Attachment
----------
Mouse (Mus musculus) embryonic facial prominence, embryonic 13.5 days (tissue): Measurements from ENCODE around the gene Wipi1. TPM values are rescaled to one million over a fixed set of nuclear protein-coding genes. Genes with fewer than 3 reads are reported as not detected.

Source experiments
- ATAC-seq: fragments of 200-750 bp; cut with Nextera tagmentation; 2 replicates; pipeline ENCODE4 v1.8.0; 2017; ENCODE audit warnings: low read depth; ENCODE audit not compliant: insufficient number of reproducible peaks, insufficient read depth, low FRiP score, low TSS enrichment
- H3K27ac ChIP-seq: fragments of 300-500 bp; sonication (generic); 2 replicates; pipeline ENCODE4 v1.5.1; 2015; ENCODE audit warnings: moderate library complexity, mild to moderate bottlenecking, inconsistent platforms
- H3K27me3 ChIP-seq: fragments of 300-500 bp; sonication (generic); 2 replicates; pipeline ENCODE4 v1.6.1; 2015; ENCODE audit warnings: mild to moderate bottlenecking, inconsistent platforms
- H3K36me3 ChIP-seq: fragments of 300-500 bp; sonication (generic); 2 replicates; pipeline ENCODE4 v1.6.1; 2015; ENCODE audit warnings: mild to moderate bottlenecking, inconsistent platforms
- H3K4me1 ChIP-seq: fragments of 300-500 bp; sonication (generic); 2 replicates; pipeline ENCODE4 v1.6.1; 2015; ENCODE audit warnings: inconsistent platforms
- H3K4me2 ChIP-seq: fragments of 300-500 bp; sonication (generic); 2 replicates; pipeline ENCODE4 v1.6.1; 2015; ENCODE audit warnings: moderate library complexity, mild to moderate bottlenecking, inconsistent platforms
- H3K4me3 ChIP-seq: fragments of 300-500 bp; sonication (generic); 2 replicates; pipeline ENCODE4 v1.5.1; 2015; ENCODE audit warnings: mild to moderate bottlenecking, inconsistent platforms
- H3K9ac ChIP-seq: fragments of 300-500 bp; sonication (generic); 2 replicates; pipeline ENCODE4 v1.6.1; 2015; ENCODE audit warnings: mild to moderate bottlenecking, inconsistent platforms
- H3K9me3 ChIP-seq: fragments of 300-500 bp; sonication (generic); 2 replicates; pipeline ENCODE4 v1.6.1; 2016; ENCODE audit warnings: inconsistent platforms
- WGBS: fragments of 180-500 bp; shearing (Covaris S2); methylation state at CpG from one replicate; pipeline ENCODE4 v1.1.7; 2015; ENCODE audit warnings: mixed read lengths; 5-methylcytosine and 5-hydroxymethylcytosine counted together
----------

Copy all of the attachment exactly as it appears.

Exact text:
Mouse (Mus musculus) embryonic facial prominence, embryonic 13.5 days (tissue): Measurements from ENCODE around the gene Wipi1. TPM values are rescaled to one million over a fixed set of nuclear protein-coding genes. Genes with fewer than 3 reads are reported as not detected.

Source experiments
- ATAC-seq: fragments of 200-750 bp; cut with Nextera tagmentation; 2 replicates; pipeline ENCODE4 v1.8.0; 2017; ENCODE audit warnings: low read depth; ENCODE audit not compliant: insufficient number of reproducible peaks, insufficient read depth, low FRiP score, low TSS enrichment
- H3K27ac ChIP-seq: fragments of 300-500 bp; sonication (generic); 2 replicates; pipeline ENCODE4 v1.5.1; 2015; ENCODE audit warnings: moderate library complexity, mild to moderate bottlenecking, inconsistent platforms
- H3K27me3 ChIP-seq: fragments of 300-500 bp; sonication (generic); 2 replicates; pipeline ENCODE4 v1.6.1; 2015; ENCODE audit warnings: mild to moderate bottlenecking, inconsistent platforms
- H3K36me3 ChIP-seq: fragments of 300-500 bp; sonication (generic); 2 replicates; pipeline ENCODE4 v1.6.1; 2015; ENCODE audit warnings: mild to moderate bottlenecking, inconsistent platforms
- H3K4me1 ChIP-seq: fragments of 300-500 bp; sonication (generic); 2 replicates; pipeline ENCODE4 v1.6.1; 2015; ENCODE audit warnings: inconsistent platforms
- H3K4me2 ChIP-seq: fragments of 300-500 bp; sonication (generic); 2 replicates; pipeline ENCODE4 v1.6.1; 2015; ENCODE audit warnings: moderate library complexity, mild to moderate bottlenecking, inconsistent platforms
- H3K4me3 ChIP-seq: fragments of 300-500 bp; sonication (generic); 2 replicates; pipeline ENCODE4 v1.5.1; 2015; ENCODE audit warnings: mild to moderate bottlenecking, inconsistent platforms
- H3K9ac ChIP-seq: fragments of 300-500 bp; sonication (generic); 2 replicates; pipeline ENCODE4 v1.6.1; 2015; ENCODE audit warnings: mild to moderate bottlenecking, inconsistent platforms
- H3K9me3 ChIP-seq: fragments of 300-500 bp; sonication (generic); 2 replicates; pipeline ENCODE4 v1.6.1; 2016; ENCODE audit warnings: inconsistent platforms
- WGBS: fragments of 180-500 bp; shearing (Covaris S2); methylation state at CpG from one replicate; pipeline ENCODE4 v1.1.7; 2015; ENCODE audit warnings: mixed read lengths; 5-methylcytosine and 5-hydroxymethylcytosine counted together